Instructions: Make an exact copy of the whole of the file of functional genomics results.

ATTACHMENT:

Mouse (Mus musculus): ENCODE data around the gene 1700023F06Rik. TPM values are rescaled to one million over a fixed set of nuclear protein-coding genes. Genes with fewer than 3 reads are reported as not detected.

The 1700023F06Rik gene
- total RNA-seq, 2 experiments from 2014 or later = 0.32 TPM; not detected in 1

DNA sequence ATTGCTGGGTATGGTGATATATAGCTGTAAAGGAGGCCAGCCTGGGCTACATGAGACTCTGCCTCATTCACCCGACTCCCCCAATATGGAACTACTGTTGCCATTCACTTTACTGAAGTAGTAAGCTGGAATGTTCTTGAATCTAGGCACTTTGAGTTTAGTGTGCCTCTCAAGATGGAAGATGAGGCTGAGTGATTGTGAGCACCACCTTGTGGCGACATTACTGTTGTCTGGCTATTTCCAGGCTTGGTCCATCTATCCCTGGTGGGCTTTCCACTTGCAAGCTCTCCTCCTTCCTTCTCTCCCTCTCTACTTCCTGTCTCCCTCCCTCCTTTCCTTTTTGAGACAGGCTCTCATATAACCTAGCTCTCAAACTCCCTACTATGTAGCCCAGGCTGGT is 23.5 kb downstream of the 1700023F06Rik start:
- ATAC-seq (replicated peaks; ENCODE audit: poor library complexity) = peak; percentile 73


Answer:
Mouse (Mus musculus): ENCODE data around the gene 1700023F06Rik. TPM values are rescaled to one million over a fixed set of nuclear protein-coding genes. Genes with fewer than 3 reads are reported as not detected.

The 1700023F06Rik gene
- total RNA-seq, 2 experiments from 2014 or later = 0.32 TPM; not detected in 1

DNA sequence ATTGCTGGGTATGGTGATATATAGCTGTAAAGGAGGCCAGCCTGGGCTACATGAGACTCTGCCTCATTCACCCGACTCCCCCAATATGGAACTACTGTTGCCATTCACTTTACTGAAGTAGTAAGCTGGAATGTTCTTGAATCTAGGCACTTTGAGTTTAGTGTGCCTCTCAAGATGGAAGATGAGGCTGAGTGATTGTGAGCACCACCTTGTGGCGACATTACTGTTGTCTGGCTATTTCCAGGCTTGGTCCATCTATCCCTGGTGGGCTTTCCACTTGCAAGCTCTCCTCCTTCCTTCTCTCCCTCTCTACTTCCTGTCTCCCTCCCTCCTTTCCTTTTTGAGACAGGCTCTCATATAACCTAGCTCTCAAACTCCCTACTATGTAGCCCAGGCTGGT is 23.5 kb downstream of the 1700023F06Rik start:
- ATAC-seq (replicated peaks; ENCODE audit: poor library complexity) = peak; percentile 73